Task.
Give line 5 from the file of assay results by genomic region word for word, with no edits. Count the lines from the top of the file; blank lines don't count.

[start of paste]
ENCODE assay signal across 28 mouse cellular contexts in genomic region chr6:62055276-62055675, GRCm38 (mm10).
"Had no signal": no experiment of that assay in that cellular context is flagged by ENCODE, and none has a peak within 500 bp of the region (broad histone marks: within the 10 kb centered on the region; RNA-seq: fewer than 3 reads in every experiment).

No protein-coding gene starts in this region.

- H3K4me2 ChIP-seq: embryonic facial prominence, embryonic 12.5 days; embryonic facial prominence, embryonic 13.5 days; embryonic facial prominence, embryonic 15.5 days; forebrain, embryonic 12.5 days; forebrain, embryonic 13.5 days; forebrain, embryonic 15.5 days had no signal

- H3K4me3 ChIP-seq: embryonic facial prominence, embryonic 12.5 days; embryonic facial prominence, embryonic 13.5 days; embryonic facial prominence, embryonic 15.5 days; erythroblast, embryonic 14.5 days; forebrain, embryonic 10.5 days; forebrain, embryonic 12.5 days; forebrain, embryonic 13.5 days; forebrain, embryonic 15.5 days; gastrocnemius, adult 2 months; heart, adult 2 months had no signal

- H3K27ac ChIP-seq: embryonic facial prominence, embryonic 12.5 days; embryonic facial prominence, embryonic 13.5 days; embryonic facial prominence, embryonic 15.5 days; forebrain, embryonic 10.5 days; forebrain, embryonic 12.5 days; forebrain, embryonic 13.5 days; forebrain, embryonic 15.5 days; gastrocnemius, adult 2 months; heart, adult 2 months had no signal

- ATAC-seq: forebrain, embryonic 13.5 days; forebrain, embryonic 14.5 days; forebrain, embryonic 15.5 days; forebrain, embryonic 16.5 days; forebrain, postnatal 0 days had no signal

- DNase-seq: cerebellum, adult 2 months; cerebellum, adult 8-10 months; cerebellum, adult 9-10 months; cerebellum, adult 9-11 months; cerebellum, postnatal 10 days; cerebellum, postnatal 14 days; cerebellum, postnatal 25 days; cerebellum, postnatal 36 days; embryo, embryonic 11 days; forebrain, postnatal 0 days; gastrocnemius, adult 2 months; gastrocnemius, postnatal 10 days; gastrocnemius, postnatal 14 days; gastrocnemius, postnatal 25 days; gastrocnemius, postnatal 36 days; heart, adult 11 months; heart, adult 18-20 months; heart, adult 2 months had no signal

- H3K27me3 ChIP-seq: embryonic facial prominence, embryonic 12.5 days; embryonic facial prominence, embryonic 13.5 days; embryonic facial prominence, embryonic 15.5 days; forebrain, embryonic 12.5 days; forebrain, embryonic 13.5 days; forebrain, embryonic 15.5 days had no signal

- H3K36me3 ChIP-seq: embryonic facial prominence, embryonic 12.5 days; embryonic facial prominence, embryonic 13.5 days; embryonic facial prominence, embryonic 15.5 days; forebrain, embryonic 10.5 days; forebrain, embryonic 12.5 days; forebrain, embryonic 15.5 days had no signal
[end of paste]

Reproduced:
- H3K4me3 ChIP-seq: embryonic facial prominence, embryonic 12.5 days; embryonic facial prominence, embryonic 13.5 days; embryonic facial prominence, embryonic 15.5 days; erythroblast, embryonic 14.5 days; forebrain, embryonic 10.5 days; forebrain, embryonic 12.5 days; forebrain, embryonic 13.5 days; forebrain, embryonic 15.5 days; gastrocnemius, adult 2 months; heart, adult 2 months had no signal